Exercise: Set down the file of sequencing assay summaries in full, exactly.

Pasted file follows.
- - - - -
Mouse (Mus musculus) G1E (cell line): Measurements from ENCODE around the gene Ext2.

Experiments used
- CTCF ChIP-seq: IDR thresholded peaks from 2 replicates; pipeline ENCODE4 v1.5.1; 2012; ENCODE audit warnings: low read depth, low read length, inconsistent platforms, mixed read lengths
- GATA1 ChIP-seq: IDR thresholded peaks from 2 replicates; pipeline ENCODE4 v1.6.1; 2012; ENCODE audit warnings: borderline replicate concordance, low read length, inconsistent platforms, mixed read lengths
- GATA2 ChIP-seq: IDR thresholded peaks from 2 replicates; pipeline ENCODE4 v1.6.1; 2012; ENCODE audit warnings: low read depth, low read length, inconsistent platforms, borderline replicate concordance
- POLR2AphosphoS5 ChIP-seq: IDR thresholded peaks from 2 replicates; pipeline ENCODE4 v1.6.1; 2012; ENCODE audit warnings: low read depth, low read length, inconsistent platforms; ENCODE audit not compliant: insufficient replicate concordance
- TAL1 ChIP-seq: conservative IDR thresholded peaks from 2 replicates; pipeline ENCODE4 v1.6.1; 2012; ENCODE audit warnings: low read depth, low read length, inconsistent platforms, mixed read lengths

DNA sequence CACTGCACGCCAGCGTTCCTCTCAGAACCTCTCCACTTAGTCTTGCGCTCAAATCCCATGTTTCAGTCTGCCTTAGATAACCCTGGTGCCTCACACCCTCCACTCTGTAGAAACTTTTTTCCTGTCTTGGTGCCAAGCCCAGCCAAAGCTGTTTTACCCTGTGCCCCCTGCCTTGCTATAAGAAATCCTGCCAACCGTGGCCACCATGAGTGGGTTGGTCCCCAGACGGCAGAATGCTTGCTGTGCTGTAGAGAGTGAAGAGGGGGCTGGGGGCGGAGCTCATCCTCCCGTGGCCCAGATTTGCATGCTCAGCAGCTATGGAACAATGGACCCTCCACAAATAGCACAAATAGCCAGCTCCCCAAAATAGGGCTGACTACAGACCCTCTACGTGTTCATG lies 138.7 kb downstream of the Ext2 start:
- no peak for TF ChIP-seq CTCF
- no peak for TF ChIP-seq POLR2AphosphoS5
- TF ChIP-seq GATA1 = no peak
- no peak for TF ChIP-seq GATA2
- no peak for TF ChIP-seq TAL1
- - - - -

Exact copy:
Mouse (Mus musculus) G1E (cell line): Measurements from ENCODE around the gene Ext2.

Experiments used
- CTCF ChIP-seq: IDR thresholded peaks from 2 replicates; pipeline ENCODE4 v1.5.1; 2012; ENCODE audit warnings: low read depth, low read length, inconsistent platforms, mixed read lengths
- GATA1 ChIP-seq: IDR thresholded peaks from 2 replicates; pipeline ENCODE4 v1.6.1; 2012; ENCODE audit warnings: borderline replicate concordance, low read length, inconsistent platforms, mixed read lengths
- GATA2 ChIP-seq: IDR thresholded peaks from 2 replicates; pipeline ENCODE4 v1.6.1; 2012; ENCODE audit warnings: low read depth, low read length, inconsistent platforms, borderline replicate concordance
- POLR2AphosphoS5 ChIP-seq: IDR thresholded peaks from 2 replicates; pipeline ENCODE4 v1.6.1; 2012; ENCODE audit warnings: low read depth, low read length, inconsistent platforms; ENCODE audit not compliant: insufficient replicate concordance
- TAL1 ChIP-seq: conservative IDR thresholded peaks from 2 replicates; pipeline ENCODE4 v1.6.1; 2012; ENCODE audit warnings: low read depth, low read length, inconsistent platforms, mixed read lengths

DNA sequence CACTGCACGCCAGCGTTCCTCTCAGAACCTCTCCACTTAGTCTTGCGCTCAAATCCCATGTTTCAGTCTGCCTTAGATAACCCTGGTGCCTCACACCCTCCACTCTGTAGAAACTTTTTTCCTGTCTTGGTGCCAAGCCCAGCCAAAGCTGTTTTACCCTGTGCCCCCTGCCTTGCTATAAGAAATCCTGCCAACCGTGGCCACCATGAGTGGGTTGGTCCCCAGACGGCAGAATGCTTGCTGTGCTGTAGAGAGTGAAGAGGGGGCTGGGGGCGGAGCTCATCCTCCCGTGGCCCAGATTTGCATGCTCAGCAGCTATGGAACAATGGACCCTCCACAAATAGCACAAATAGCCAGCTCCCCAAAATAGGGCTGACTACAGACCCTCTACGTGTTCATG lies 138.7 kb downstream of the Ext2 start:
- no peak for TF ChIP-seq CTCF
- no peak for TF ChIP-seq POLR2AphosphoS5
- TF ChIP-seq GATA1 = no peak
- no peak for TF ChIP-seq GATA2
- no peak for TF ChIP-seq TAL1